Published 4:57 pm Friday, August 21, 2020
The Western Tidewater Community Services Board is persevering in its mission to serve local residents with mental health, substance abuse or intellectual disability related problems, despite sustaining heavy damage to its downtown building in the Aug. 4 tornado.
“We have enjoyed that as an easily accessible location for the Suffolk community,” said Demetrios Peratsakis, executive director of the WTCSB. “It’s been an important office location because of its essentially being downtown and its proximity to a number of folks that walk to obtain services.”
The office building, on South Saratoga Street, was one of several downtown commercial buildings that were heavily damaged in the EF1 tornado spawned by Tropical Storm Isaias. Others nearby included the Suffolk News-Herald, Brandon House Furniture and the Knight Finance building, the latter of which is being demolished soon.
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Peratsakis said the ceiling is caved in at a number of places. A couple of air transporters on the roof were ripped free, and the second floor possibly has structural damage.
“Thank goodness we had no staff, no employees and no clients” in the building,” Peratsakis said. The tornado hit the downtown area between about 3 and 3:30 that morning.
In addition, about five to seven city vehicles used by the WTCSB in the Cherry Street parking lot across the street, adjacent to the Suffolk News-Herald, had windows blown out and other damage.
Peratsakis said a transition to some remote work during the pandemic actually set them up quite well for losing the use of the building, even if it’s temporary. Staff and clients have been receiving virtual services since March.
“Because we wanted to protect both staff and client safety, we moved as much as we could virtual,” Peratsakis said. “Many of the folks who have been receiving virtual services have not only done very well with it, but quite a few of them actually prefer it.”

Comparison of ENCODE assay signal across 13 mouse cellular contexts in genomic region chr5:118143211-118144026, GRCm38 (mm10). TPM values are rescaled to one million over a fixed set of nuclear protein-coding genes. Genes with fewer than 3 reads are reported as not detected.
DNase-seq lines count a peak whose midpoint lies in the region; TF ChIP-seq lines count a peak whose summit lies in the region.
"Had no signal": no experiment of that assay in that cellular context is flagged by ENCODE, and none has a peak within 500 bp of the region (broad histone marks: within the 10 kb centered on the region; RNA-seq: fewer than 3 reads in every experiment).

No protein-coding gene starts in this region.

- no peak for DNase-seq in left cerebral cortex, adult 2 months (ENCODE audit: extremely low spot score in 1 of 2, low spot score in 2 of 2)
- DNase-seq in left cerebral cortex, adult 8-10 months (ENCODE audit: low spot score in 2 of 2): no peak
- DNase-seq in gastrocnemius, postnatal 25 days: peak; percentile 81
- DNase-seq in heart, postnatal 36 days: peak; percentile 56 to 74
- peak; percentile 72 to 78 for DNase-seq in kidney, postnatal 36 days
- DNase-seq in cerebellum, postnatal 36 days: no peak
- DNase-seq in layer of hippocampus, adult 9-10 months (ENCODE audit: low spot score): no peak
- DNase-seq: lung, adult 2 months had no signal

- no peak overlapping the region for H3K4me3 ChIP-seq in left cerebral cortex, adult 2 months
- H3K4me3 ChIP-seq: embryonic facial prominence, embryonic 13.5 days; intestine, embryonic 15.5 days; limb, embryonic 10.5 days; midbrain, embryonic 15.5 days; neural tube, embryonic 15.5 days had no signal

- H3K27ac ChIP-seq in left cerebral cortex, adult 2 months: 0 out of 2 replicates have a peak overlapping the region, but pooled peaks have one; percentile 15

People have been able to arrange telehealth appointments, but those who are unable to access telehealth for whatever reason have still been able to come to WTCSB locations, Peratsakis said.
Many more people are in need of services from the WTCSB due to COVID-19.
“Since March 1, we’ve had almost 700 new people coming to us for service,” Peratsakis said. “That’s in addition to people we had been serving.”
He said that worry about the virus, confusion about mixed messages, anxiety about employment prospects, social unrest and moving into an election cycle have been “very triggering for a lot of individuals,” causing more people to need to reach out for mental health services.
Peratsakis said he was grateful to the city and to the WTCSB’s board of directors for their support.
The Saratoga building will be out of commission for some time, but in the meantime, people can still access services, Peratsakis said. The WTCSB has three other locations in Suffolk: 5268 Godwin Blvd., 1000 Commercial Lane and 7025 Harbour View Blvd. Suite 119. There are also locations in Smithfield, Franklin and Courtland.
Those in need of services for themselves or a family member can call 758-5106.